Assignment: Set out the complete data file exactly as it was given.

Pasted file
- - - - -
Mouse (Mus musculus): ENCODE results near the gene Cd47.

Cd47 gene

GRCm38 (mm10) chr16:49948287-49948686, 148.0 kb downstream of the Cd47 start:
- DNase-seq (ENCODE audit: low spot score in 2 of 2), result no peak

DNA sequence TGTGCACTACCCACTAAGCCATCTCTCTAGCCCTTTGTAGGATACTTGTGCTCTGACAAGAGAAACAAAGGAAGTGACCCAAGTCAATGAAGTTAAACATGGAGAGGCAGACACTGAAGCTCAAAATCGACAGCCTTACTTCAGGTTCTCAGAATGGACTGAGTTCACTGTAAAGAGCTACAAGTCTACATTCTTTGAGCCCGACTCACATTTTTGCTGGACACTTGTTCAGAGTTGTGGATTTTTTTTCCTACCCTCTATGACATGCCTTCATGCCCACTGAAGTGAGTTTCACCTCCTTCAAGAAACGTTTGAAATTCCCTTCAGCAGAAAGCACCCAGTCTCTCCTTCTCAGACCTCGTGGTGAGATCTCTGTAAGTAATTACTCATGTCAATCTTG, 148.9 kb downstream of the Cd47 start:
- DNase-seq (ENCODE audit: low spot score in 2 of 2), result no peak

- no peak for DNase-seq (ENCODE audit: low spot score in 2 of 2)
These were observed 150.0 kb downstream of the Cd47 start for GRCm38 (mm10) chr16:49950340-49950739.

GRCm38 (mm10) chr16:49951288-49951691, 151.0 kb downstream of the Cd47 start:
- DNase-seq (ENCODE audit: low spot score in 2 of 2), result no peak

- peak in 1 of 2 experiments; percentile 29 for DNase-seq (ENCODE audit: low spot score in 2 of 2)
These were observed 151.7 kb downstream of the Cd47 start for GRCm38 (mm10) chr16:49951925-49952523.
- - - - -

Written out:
Mouse (Mus musculus): ENCODE results near the gene Cd47.

Cd47 gene

GRCm38 (mm10) chr16:49948287-49948686, 148.0 kb downstream of the Cd47 start:
- DNase-seq (ENCODE audit: low spot score in 2 of 2), result no peak

DNA sequence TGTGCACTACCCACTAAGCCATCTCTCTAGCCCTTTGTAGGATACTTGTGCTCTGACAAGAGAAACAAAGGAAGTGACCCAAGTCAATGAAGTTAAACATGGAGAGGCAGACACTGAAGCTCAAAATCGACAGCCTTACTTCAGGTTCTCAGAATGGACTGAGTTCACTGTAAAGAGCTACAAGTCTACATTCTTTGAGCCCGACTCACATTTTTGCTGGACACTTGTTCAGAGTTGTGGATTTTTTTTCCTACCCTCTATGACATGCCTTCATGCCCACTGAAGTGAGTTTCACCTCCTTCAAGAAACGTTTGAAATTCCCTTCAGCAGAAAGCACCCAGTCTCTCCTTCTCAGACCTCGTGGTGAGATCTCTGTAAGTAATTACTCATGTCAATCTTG, 148.9 kb downstream of the Cd47 start:
- DNase-seq (ENCODE audit: low spot score in 2 of 2), result no peak

- no peak for DNase-seq (ENCODE audit: low spot score in 2 of 2)
These were observed 150.0 kb downstream of the Cd47 start for GRCm38 (mm10) chr16:49950340-49950739.

GRCm38 (mm10) chr16:49951288-49951691, 151.0 kb downstream of the Cd47 start:
- DNase-seq (ENCODE audit: low spot score in 2 of 2), result no peak

- peak in 1 of 2 experiments; percentile 29 for DNase-seq (ENCODE audit: low spot score in 2 of 2)
These were observed 151.7 kb downstream of the Cd47 start for GRCm38 (mm10) chr16:49951925-49952523.